Past performance is no guarantee

A stock trader looks across 500 years of market turmoil - and blames government

New communications technologies paved the way for an astonishing stock market boom. Ordinary citizens quit their jobs and devoted themselves full-time to playing the market. And major corporations fell apart amid corruption and fraud scandals.

A recap of the last few years in the world's financial markets? Try the last few hundred years. In his comprehensive and readable new book, B. Mark Smith details the history of the global stock market and shows that, no matter what seemingly new headlines the financial world produces, we've invariably been there before. But despite the tumult, more and more people in more and more places have bought into the "equity culture," trusting their financial futures to economic forces beyond their control or understanding.

A former stock trader with major US investment banks, Smith couples an insider's insights with a deep understanding of the intellectual breakthroughs that have shaped global finance since the 15th century, when Italian city-states developed the first rudimentary securities markets.

He devotes much attention to the various market crashes of the last several centuries, offering strange anecdotes of market euphoria. On the streets of Paris in the early 1700s, for instance, a resourceful hunchback "leaned against a mulberry tree and rented out his hump," allowing frenzied investors to write out their contracts for stocks. Now that's a bubble!

Smith also offers perspective on the sages and scoundrels who have built and bilked international markets throughout history. There was John Law, a gambling goldsmith who somehow gained control of French economic policy in 1720 and used it to support the share price of his own trading enterprise. Jay Gould and Jim Fisk secretly sold shares of their company, Erie Railroad, and tried to use the proceeds to bribe US President Grant. And contemporary speculator George Soros "broke the Bank of England" in 1992 by selling billions of pounds in foreign-exchange markets until the government capitulated and devalued the currency.

Despite these tales of scurrilous behavior, "The Equity Culture" offers a suspiciously recurring explanation for virtually all market debacles: The government did it. Again and again, Smith reproaches meddlesome governments for triggering market misfortunes. Government actions rig the market and investors merely take advantage - a so-called "rational bubble."

The decade-long collapse of the Japanese stock market during the 1990s and Taiwan's abrupt market plummet in 1990 resulted, he claims, more from state intrusion and "manipulation by powerful institutions" than from the carelessness of investors.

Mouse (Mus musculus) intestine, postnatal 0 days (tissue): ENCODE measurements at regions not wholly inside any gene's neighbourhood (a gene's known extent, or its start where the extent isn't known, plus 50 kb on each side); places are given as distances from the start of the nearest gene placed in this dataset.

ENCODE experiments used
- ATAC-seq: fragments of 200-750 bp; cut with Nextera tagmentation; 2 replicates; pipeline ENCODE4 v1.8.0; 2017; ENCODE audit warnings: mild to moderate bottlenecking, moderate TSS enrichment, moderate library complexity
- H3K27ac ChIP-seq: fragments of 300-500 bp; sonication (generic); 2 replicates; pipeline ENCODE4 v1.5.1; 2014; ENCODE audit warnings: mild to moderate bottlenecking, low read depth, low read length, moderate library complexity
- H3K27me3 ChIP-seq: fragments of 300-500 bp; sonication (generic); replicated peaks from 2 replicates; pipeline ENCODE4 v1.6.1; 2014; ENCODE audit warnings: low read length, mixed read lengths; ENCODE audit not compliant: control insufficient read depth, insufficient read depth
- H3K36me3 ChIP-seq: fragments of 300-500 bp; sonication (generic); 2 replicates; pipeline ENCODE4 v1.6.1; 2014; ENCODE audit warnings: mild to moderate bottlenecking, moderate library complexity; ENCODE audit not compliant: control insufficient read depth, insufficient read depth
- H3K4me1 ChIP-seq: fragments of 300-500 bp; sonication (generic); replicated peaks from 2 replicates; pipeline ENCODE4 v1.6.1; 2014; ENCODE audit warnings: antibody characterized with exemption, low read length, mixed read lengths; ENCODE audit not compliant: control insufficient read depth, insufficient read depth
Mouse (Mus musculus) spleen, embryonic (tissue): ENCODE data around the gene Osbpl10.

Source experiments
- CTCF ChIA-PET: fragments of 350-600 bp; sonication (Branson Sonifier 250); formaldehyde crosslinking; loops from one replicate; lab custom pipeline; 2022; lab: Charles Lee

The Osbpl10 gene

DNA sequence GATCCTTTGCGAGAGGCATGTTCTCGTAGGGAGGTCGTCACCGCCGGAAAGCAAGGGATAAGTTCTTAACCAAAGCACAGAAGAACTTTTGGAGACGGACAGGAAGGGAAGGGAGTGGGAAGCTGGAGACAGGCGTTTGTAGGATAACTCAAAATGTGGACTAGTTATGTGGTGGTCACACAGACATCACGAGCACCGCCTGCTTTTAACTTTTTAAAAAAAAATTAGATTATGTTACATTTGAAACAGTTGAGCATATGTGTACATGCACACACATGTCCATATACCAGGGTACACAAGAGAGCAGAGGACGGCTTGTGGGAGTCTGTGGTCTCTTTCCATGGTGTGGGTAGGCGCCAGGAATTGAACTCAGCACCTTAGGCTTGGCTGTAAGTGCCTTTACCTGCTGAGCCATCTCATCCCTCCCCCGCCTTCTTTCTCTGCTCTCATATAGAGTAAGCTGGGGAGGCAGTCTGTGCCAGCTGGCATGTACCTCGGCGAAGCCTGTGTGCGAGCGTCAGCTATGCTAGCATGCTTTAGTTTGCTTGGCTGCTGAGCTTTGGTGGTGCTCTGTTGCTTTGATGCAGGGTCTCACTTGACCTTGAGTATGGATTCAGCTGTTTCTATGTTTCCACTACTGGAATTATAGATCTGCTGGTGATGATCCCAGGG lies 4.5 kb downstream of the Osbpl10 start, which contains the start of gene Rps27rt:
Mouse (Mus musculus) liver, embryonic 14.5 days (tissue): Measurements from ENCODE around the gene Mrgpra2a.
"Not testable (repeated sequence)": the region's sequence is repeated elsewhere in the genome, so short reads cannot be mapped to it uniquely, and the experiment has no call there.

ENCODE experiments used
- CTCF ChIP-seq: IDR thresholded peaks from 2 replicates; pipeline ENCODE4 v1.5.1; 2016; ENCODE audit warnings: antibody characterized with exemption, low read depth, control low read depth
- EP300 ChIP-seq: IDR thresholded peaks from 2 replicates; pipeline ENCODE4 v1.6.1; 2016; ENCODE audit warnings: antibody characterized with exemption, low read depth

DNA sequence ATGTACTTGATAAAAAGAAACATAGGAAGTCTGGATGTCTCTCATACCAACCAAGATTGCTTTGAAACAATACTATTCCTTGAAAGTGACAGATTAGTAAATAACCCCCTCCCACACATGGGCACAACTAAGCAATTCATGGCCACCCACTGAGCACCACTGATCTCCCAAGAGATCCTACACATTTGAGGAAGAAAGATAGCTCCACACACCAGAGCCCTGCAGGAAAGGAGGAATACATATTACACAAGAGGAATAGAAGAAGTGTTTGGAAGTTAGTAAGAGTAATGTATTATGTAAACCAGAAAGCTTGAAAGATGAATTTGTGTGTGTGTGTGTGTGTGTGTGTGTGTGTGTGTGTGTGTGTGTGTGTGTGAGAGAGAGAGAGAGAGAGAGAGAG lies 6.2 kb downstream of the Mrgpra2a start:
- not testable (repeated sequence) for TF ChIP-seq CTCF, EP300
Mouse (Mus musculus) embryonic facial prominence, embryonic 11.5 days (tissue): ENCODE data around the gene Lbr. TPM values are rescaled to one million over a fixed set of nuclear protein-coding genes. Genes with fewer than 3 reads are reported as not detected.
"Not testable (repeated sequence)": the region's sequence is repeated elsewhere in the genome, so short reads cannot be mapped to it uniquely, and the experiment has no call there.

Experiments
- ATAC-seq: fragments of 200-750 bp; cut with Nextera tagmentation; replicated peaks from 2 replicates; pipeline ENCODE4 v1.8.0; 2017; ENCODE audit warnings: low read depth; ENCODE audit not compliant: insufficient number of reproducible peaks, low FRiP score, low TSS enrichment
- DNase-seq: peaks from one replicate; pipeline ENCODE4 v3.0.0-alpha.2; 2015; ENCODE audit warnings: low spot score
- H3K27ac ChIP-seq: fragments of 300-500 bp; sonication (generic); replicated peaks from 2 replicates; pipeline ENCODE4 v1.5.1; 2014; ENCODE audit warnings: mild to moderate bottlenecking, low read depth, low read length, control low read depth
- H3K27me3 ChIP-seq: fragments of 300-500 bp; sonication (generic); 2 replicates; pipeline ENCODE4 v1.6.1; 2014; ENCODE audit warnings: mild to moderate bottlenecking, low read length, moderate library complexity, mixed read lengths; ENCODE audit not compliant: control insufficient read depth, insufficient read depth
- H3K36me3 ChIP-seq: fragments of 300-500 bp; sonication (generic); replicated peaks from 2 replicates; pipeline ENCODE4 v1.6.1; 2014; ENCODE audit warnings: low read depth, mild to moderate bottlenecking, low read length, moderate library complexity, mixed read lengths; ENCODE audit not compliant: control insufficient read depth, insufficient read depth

At times, his dour view of government policy is, well, right on the money. For example, the Federal Reserve deserves a decent share of the blame for the crash of 1929. But can we conclude that if those pesky bureaucrats just got out of the way, global markets could work their magic and make the world rich?

Maybe not. Two recent episodes in global financial markets - which Smith inexplicably omits - reveal how market players can make a mess all by themselves. In 1995, Barings, a venerable British investment house, suddenly became insolvent due to the unsupervised transactions of a lone 28-year-old trader in Singapore. And in 1998, the unexpected swoon of a Connecticut-based hedge fund called Long-Term Capital Management threatened to upend the US financial system. The Federal Reserve Bank of New York hastily coordinated a rescue package with several Wall Street banks. Apparently, government can help out occasionally, too.

Such omissions aside, Smith is most impressive when surveying the academic ideas and unlikely thinkers that have influenced markets over the years. For instance, in 1900, a French doctoral student named Louis Bachelier published a dissertation that would revolutionize financial markets. His "efficient market hypothesis" claims that prices on stock exchanges represent the best possible valuation for any given stock. Similarly, in 1934, Ben Graham developed the notion of "value investing" and is now widely regarded as the father of modern security analysis. And in 1980, economist Robert Shiller helped develop the "behavioral" view of markets, which posits that irrational investor sentiments influence prices in inefficient ways.

Sometimes these thinkers capitalized on their insights and made money. Others missed out. For instance, young Bachelier's dissertation was awarded a mere "honorable mention" by his professors, rather than the "very honorable mention" needed to secure academic employment. Apparently, in the intellectual marketplace, just as in any bourse around the world, even the best ideas can be severely undervalued.

Carlos Lozada is the managing editor of Foreign Policy magazine.

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